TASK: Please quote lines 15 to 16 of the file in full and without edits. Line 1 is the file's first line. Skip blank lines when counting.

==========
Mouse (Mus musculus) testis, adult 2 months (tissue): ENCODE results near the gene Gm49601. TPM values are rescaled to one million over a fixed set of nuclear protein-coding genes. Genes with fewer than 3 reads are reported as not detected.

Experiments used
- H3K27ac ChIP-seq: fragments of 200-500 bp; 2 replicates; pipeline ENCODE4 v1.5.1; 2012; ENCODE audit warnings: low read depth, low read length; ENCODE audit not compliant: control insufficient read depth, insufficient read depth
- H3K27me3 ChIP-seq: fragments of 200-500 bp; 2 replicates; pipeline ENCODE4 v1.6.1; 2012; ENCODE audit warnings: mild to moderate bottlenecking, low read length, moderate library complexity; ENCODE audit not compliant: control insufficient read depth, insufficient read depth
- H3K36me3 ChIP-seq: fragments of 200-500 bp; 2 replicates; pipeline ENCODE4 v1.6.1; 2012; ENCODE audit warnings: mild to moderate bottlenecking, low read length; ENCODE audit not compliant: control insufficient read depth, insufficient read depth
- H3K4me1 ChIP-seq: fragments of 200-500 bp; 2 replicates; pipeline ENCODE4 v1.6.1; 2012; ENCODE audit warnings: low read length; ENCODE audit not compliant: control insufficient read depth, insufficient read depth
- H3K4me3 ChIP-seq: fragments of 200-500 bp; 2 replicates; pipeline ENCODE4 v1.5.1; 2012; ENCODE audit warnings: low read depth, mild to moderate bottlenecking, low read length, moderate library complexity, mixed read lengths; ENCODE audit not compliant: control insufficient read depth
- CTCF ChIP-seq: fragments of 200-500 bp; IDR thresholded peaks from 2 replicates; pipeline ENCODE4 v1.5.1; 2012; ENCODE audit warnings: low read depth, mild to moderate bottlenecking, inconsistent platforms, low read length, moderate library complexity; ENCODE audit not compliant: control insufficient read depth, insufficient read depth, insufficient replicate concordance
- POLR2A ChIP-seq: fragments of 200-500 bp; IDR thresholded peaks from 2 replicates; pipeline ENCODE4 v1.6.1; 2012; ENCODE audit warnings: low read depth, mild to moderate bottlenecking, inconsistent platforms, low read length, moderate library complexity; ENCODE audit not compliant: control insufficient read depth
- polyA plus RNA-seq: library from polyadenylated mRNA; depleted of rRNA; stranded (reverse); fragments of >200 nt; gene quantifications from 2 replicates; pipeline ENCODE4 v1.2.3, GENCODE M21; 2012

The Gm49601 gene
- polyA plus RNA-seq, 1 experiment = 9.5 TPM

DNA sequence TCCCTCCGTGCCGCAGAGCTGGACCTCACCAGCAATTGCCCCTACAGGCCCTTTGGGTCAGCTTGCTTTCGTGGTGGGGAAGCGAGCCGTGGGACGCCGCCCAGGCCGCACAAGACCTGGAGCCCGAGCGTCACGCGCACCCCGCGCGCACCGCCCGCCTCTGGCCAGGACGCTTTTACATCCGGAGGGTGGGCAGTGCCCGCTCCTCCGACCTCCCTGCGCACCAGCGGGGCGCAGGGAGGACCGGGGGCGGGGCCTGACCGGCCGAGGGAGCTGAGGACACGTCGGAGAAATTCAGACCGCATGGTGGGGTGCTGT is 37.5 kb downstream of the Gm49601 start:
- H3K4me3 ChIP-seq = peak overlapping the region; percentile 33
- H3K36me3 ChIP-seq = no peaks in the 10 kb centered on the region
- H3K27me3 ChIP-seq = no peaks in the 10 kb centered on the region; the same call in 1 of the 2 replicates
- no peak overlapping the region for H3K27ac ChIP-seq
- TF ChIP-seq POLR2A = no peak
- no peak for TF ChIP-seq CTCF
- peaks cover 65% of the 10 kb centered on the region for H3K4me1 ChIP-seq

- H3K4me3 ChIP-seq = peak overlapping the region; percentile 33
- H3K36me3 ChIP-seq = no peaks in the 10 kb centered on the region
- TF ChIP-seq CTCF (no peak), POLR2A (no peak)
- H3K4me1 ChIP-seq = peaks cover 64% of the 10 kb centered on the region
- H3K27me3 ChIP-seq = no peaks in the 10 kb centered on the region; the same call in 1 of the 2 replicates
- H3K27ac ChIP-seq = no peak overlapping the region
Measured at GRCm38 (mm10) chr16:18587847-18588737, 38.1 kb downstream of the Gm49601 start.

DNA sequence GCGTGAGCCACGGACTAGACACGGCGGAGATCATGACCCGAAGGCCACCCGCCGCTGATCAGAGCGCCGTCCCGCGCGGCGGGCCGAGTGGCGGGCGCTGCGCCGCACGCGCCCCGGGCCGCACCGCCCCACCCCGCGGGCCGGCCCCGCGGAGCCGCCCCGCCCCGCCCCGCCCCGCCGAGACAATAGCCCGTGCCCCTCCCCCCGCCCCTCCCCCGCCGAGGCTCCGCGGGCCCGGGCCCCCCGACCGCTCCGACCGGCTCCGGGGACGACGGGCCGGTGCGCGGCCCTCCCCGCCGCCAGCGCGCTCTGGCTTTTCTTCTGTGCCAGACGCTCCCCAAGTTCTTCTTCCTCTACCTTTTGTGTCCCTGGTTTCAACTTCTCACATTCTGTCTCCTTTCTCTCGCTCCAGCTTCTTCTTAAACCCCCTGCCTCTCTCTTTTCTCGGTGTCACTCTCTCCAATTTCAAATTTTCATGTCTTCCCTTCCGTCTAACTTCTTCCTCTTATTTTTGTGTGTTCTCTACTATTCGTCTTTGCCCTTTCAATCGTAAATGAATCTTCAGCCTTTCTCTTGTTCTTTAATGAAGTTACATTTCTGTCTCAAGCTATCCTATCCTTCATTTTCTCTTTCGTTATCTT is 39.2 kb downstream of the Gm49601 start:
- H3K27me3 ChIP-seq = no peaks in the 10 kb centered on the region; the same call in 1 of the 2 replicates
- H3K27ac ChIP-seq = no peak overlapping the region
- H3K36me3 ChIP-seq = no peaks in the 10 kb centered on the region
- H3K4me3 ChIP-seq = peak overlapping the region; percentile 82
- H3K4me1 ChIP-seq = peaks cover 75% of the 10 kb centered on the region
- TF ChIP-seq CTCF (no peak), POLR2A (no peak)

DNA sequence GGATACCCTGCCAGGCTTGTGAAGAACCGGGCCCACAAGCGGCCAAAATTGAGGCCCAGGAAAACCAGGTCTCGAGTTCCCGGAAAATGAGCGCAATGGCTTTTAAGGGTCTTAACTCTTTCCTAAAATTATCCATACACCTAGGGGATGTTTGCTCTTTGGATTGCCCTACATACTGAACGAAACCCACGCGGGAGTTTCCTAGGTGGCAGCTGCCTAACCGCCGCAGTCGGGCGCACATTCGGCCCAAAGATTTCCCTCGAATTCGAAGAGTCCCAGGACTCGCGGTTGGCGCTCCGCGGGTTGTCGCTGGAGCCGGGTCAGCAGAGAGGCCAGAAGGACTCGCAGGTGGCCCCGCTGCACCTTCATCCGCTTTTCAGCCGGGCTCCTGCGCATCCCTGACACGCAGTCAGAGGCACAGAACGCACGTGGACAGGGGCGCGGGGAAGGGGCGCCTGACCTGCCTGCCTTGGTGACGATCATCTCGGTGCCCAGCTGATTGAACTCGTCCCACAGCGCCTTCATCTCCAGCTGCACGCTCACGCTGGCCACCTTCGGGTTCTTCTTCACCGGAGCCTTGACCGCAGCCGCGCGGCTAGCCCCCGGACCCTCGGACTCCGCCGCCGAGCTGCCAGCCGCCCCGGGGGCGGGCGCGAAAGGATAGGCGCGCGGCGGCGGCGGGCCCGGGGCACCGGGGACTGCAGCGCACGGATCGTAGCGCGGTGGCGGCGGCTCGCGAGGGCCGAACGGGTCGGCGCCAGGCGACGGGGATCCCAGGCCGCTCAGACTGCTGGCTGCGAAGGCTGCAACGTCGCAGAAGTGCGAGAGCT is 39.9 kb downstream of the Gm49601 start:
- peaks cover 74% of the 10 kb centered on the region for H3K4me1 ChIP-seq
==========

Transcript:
- H3K36me3 ChIP-seq = no peaks in the 10 kb centered on the region
- H3K27me3 ChIP-seq = no peaks in the 10 kb centered on the region; the same call in 1 of the 2 replicates